Most of today's Big Five also control subsidiaries with their own distribution networks that concentrate on arthouse pictures or genre films ; several of these specialty units were shut down or sold off between 2008 and 2010. The five major studios are contrasted with smaller production and/or distribution companies, which are known as independents or "indies". The leading independent producer/distributors such as Lionsgate and STX Entertainment are sometimes referred to as "mini-majors". From 1998 through 2005, DreamWorks SKG commanded a large enough market share to arguably qualify it as a seventh major, despite its relatively small output. In 2006, DreamWorks was acquired by Viacom, Paramount's corporate parent. In late 2008, DreamWorks once again became an independent production company; its films were distributed by Disney's Touchstone Pictures until 2016, at which point distribution switched to Universal.
The Big Five major studios are today primarily backers and distributors of films whose actual production is largely handled by independent companies – either long-running entities or ones created for and dedicated to the making of a specific film. The specialty divisions often simply acquire distribution rights to pictures in which the studio has had no prior involvement. While the majors still do a modicum of true production, their activities are focused more in the areas of development, financing, marketing, and merchandising. Those business functions are still usually performed in or near Los Angeles, even though the runaway production phenomenon means that most films are now mostly or completely shot on location at places outside Los Angeles.
PastOther major film studios of the early 20th century included:
- RKO Radio Pictures one of the Big Five studios, bought by Howard Hughes in 1948 was mismanaged and dismantled and was defunct basically by the 1957 studio lot sale; revived several times as an independent studio, with most recent film releases in 2012 and 2015.
- United Artists one of the Little Three major minor studios with original only a distributor for independent film producers acquired by MGM in 1981, in 2019 United Artists was revived as United Artists Releasing the distribution banner.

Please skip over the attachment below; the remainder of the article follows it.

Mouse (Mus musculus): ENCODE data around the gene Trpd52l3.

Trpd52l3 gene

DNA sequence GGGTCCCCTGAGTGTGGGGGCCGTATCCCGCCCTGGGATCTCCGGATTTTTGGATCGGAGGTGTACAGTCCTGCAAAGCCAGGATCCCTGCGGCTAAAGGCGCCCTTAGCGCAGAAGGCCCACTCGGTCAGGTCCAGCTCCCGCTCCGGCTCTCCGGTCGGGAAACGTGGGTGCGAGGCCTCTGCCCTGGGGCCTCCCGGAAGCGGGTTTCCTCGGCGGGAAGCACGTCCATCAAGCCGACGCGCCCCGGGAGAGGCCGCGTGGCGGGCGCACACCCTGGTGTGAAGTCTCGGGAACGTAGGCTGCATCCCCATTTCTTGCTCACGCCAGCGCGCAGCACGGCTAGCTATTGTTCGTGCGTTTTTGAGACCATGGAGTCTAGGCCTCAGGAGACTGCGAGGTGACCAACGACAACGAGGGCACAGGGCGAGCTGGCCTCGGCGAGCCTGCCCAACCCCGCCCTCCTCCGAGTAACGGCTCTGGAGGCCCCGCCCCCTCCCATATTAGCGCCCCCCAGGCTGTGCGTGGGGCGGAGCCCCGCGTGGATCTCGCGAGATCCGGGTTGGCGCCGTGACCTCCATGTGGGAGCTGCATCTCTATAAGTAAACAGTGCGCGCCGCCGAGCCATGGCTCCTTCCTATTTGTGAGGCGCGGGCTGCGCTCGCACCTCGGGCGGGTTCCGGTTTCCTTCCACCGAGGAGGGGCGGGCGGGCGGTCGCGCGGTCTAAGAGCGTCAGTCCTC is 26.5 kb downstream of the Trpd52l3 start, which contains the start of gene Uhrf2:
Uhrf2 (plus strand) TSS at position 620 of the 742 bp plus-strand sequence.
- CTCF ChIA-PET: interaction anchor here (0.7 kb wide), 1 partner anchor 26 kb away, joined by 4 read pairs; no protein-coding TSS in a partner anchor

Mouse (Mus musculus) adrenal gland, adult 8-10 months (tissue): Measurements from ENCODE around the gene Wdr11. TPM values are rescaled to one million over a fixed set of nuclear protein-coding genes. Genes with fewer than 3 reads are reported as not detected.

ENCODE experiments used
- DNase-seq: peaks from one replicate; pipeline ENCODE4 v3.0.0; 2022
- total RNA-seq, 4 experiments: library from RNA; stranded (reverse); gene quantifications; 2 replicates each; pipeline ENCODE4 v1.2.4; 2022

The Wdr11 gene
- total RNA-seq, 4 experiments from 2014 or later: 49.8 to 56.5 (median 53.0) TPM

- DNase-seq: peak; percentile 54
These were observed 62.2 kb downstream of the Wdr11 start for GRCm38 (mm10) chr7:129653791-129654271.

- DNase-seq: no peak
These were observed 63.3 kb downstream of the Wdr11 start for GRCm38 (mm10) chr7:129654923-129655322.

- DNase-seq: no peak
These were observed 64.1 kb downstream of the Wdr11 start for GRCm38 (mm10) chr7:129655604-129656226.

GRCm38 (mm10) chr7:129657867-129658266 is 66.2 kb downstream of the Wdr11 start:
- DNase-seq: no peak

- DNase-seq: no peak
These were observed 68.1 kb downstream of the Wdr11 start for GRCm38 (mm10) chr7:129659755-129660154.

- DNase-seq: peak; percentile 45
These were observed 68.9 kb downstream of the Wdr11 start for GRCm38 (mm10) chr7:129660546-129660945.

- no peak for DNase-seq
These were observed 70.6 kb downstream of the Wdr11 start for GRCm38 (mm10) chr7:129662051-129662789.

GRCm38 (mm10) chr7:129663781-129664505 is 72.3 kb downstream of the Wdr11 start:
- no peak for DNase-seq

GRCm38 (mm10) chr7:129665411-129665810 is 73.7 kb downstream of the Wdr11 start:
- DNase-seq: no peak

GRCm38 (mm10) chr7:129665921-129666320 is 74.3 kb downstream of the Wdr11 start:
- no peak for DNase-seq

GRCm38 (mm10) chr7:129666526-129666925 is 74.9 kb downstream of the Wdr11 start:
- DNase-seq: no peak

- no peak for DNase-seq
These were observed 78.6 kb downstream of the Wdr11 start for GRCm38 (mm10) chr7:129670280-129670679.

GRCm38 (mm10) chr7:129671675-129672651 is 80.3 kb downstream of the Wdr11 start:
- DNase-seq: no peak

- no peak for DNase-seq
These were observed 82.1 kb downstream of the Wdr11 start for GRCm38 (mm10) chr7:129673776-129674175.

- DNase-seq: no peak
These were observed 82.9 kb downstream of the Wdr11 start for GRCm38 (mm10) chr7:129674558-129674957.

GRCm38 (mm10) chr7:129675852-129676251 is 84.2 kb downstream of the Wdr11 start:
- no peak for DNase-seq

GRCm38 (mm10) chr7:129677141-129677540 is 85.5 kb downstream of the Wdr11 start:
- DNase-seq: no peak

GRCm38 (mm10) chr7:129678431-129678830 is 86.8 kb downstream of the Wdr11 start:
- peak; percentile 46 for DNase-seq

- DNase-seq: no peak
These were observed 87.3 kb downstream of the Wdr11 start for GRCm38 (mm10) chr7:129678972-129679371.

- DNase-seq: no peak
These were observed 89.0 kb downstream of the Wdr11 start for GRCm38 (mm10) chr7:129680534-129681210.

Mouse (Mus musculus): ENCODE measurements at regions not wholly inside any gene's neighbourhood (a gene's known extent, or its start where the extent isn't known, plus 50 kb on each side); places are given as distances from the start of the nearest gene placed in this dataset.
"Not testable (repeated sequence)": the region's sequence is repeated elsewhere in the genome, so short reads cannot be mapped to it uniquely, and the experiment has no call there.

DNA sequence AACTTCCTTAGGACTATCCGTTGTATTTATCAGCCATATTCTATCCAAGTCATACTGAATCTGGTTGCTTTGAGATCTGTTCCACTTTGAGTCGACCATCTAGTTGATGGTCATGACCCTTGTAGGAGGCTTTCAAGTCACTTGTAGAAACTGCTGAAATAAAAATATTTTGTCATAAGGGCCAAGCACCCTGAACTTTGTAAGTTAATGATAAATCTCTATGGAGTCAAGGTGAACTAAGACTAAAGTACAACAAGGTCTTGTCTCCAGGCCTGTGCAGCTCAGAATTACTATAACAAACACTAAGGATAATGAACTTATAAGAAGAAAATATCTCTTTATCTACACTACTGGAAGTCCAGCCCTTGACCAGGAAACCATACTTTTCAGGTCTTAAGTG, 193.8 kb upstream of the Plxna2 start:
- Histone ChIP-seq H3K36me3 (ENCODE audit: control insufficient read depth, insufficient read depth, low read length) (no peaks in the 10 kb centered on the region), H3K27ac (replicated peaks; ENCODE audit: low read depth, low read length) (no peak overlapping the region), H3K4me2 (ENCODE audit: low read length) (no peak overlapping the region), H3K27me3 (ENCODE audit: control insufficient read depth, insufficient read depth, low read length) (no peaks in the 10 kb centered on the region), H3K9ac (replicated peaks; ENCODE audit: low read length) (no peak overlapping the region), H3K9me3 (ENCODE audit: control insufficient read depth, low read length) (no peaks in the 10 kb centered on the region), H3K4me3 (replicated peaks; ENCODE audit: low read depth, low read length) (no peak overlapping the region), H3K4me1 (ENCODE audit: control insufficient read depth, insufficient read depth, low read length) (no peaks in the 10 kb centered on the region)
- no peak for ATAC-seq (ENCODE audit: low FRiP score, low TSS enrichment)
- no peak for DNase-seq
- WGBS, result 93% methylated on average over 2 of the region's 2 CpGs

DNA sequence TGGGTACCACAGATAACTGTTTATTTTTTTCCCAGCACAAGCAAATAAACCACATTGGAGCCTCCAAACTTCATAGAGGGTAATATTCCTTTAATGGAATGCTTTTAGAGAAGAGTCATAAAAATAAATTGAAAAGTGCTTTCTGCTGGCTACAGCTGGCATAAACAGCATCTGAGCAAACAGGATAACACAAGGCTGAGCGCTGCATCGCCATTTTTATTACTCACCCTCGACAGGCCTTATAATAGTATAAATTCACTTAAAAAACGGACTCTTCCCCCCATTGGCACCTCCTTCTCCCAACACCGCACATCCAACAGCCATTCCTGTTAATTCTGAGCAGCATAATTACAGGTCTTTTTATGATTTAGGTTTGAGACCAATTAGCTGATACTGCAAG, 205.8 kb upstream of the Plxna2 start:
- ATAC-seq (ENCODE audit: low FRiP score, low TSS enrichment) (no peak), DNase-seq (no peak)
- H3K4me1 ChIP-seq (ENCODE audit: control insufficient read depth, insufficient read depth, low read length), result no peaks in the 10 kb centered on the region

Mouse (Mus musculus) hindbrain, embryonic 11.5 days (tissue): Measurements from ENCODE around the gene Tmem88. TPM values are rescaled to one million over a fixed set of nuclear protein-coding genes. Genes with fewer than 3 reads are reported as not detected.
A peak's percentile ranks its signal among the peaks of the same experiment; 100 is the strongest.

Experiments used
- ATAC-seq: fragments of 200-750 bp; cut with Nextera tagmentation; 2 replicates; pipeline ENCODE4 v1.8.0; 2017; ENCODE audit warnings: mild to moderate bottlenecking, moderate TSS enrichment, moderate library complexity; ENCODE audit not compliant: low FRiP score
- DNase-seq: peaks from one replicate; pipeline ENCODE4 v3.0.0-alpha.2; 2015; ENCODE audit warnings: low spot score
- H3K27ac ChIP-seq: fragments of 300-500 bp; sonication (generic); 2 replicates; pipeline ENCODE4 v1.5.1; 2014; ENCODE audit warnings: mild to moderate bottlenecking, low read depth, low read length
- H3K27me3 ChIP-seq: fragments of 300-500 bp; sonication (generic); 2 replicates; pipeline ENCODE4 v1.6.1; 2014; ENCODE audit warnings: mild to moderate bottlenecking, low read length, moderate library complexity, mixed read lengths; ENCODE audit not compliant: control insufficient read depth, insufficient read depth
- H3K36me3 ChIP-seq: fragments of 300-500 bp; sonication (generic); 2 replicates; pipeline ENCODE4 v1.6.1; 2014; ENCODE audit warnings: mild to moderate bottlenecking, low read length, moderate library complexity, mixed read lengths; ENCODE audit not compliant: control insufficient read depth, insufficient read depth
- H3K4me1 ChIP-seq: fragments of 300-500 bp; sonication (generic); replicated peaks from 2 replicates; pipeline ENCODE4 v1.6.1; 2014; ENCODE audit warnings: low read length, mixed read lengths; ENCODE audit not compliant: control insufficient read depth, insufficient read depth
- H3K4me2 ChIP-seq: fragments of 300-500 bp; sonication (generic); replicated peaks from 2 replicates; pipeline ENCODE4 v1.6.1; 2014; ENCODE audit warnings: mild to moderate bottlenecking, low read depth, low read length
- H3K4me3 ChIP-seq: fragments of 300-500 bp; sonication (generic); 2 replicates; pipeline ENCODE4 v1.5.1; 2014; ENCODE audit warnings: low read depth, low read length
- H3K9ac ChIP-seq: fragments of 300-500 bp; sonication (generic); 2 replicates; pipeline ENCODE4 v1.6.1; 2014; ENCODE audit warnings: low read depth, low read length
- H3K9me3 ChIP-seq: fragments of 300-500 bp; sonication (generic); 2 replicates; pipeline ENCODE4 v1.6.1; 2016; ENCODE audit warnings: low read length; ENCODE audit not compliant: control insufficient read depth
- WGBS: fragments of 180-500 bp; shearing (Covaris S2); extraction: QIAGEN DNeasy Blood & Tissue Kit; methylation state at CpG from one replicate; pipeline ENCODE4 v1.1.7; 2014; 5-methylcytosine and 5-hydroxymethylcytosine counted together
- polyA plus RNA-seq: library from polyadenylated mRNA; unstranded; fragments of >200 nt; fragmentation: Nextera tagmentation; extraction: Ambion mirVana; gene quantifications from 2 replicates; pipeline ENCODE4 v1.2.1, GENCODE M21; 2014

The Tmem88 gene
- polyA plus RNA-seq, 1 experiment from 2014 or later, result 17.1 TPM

- Metro-Goldwyn-Mayer one of the Big Five studios, acquired by Ted Turner, in 1986, who sold the studio back to Kirk Kerkorian later that year, retaining MGM's pre-May 1986 library; became a mini-major studio upon the sale; emerged twice from bankruptcy in the 2010s.
- 20th Century Fox one of the Big Five studios, renamed as 20th Century Studios on January 17, 2020, after it became a part of the Walt Disney Studios when Disney acquired 21st Century Fox almost eight months prior on March 20, 2019.
PastPast mini-majors include:
- Castle Rock Entertainment – purchased in 1993 by Turner Broadcasting System; TBS merged with Time Warner in 1996
- Monogram Pictures/Allied Artists Pictures, 1967 – the current entertainment company Allied Artists International is considered the successor to AAP.
- New Line Cinema – purchased in 1994 by Turner Broadcasting System; TBS merged with Time Warner in 1996; New Line merged with Warner Bros. in 2008
- Relativity Media – filed for Chapter 11 bankruptcy on July 30, 2015 Emerged from bankruptcy in 2016, only to re-file in May 2018, sold to UltraV Holdings
- Orion Pictures – in 1990, was considered the last of the mini-majors Purchased in 1988 by Kluge/Metromedia; purchased in 1997 by MGM
- Avco Embassy, 1967 – acquired by Norman Lear and Jerry Perenchio in 1982; acquired by the Coca-Cola Company in 1985; its theatrical division acquired by Dino DeLaurentiis in 1986. Sony Pictures Entertainment currently owns the television rights to most of the theatrical library and the logo, names, and trademarks through its ELP Communications subsidiary